SAN FRANCISCO—Fabless semiconductor vendor Qualcomm Inc. moved to the No. 5 position among chip sellers in the first quarter, surpassing Texas Instruments Inc., among others, according to market research firm IC Insights.
Qualcomm's first quarter semiconductor sales total of $3.06 billion was up 56 percent compared to the first quarter of 2011. The strong year-over-year increase was partially attributed to Qualcomm's acquisition of Atheros Communications Inc., which closed in the second quarter of 2011.
No other chip vendor in the top 10 recorded year-to-year growth in chip sales in the first quarter, according to IC Insights (Scottsdale, Ariz.).
IC Insights attributed Qualcomm's first quarter performance largely to strong sales of smartphones, many of which feature Qualcomm chips. Qualcomm is on pace to register over $12 billion in sales this year, IC insights said.
Intel Corp. remained far and away the biggest chip supplier in the first quarter, IC Insights said. Intel expanded its lead over No. 2 chip vendor Samsung Electronics Co. Ltd., with 68 percent higher sales than Samsung in the first quarter, up from 48 percent for all of 2011, IC Insights said.
Taiwan Semiconductor Manufacturing Co. Ltd. (TSMC) remained the leading foundry by a wide margin in the first quarter with sales of $3.57 billion. TSMC maintained its No. 3 ranking overall among chip sellers, according to IC Insights' ranking, part of the May update to the market watcher's McClean report.
Globalfoundries Inc., now the second largest pure play foundry, moved into the top 20 among chip sellers for the first time in the first quarter, IC Insights said. With first quarter sales of $840 million, Globalfoundries was ranked No. 19 among chip sellers overall, according to IC Insights.
United Microelectronics Corp. (UMC) held its No. 20 position in the rankings despite posting a year-to-year decline of 16 percent in first quarter sales, according to IC Insights. The first quarter of the year was the first time that three pure play foundries ranked in the top 20 in any single quarter, according to IC Insights.
Globalfoundries' move into the top 20 displaced Japan's Elpida Memory Inc., which filed for bankruptcy protection earlier this year. Elpida's sales for the quarter declined by 34 percent compared to the first quarter of 2011, IC Insights said.
We have always looked at the ranking as a top supplier list, not as a marketshare ranking and realize that the sales are double counted. With many of our clients being vendors to the semiconductor industry (equipment, chemicals and gases, etc.), leaving out large IC manufacturers like the foundries would leave gaping holes in the list of top suppliers. We state up front that we include the foundries so that you can take them out if you want and we also identify which suppliers are fabless. When we construct marketshare rankings of semiconductor companies we do not include the foundries so as not to double count the sales.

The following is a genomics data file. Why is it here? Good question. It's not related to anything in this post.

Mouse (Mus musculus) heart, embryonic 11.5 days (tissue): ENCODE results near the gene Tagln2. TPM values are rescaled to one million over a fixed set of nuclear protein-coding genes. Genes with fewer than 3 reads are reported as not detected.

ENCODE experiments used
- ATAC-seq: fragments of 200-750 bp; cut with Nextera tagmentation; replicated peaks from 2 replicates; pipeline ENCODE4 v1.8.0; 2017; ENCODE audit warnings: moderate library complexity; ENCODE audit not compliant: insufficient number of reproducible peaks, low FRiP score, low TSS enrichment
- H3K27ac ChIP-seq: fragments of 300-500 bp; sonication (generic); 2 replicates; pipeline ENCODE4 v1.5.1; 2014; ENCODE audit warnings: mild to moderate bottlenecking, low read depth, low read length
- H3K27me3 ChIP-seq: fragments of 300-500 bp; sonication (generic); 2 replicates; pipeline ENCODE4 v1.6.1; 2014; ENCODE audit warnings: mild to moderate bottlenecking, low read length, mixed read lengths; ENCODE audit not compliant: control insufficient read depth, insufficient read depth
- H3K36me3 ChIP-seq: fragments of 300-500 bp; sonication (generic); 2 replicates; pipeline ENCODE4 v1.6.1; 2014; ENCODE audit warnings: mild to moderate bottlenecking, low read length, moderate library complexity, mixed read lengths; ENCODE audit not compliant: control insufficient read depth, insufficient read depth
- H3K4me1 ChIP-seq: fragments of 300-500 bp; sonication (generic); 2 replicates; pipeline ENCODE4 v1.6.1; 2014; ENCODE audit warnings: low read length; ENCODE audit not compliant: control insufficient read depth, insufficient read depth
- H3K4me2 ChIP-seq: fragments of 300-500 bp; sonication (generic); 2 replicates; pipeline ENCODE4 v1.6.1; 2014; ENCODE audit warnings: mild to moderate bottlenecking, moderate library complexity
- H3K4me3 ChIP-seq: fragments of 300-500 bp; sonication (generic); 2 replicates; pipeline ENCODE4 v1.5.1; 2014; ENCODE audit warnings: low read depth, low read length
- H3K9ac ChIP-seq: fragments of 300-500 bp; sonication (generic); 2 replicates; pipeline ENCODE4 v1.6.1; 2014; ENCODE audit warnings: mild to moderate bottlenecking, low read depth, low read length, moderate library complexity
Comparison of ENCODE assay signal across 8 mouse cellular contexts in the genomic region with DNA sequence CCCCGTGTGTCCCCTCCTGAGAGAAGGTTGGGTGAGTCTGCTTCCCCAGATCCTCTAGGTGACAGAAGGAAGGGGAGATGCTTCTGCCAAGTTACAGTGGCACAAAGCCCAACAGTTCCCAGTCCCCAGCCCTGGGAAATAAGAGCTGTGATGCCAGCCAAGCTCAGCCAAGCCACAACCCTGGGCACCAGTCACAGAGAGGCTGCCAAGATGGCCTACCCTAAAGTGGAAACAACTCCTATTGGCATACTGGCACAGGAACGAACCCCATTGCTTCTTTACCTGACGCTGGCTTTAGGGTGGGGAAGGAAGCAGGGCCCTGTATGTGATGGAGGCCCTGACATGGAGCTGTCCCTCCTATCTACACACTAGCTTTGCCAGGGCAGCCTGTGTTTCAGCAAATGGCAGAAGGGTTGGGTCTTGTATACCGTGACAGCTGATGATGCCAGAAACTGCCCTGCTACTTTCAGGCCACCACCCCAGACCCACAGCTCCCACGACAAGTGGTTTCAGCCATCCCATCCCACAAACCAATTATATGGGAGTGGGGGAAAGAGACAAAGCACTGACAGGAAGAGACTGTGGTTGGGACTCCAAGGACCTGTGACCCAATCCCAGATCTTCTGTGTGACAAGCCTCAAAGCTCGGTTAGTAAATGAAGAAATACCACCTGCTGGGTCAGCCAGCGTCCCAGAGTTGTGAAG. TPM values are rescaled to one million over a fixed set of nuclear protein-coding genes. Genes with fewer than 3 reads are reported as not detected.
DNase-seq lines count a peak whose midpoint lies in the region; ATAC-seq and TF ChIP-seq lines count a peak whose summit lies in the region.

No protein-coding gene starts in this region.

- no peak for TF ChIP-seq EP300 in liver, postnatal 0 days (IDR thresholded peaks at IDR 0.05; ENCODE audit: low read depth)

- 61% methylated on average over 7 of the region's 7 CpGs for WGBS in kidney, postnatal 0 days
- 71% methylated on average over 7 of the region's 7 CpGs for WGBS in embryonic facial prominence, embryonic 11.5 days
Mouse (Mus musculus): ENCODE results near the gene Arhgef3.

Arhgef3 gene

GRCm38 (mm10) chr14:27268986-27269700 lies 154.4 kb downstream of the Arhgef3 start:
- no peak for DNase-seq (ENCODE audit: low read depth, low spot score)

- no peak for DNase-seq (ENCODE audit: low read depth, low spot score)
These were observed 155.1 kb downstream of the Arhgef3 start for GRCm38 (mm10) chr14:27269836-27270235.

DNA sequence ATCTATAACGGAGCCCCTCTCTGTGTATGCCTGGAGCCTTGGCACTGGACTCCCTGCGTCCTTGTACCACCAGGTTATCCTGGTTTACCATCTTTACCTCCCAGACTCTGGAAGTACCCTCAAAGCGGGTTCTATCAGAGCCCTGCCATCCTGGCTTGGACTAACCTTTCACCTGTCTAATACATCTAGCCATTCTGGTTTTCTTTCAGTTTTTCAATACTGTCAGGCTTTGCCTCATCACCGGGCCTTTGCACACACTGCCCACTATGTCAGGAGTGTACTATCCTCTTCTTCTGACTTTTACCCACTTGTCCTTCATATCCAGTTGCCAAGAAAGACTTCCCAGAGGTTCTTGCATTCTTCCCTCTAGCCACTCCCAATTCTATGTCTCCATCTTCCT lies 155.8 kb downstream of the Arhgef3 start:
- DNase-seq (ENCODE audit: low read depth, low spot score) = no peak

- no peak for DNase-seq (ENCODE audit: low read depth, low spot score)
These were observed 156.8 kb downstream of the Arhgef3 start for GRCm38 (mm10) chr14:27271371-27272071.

It should be noted that not all foundry sales should be excluded when attempting to create marketshare data. Although Samsung has foundry sales, most of its foundry sales are to Apple. Since Apple will not re-sell these devices, counting these foundry sales as Samsung sales does not introduce double-counting.
Overall, the list is only provided as a guideline for who are the top semi producers whether they be IDMs, fabless companies, or foundries. You can always segment the market in a lot of other ways if you desire.
Bill McClean, President, IC Insights
I don't quite understand IC Insights' rationale for including the pure play foundries in the rankings. When the top fabless companies are doing very well -- Qualcomm and Broadcom for example -- their success automatically lifts TSMC higher.
In terms of counting total sales for the top 20, it's essentially a form of double counting where the foundries sell to the fabless guys, who then sell to OEMs...and the same silicon gets counted twice.
This is showing everyone the power of mobile and what it can do in any industry (chip, app, software, etc). It is interesting how this firm is doing. They need to hope something sustains the smartphone market where they have a lot of influence.
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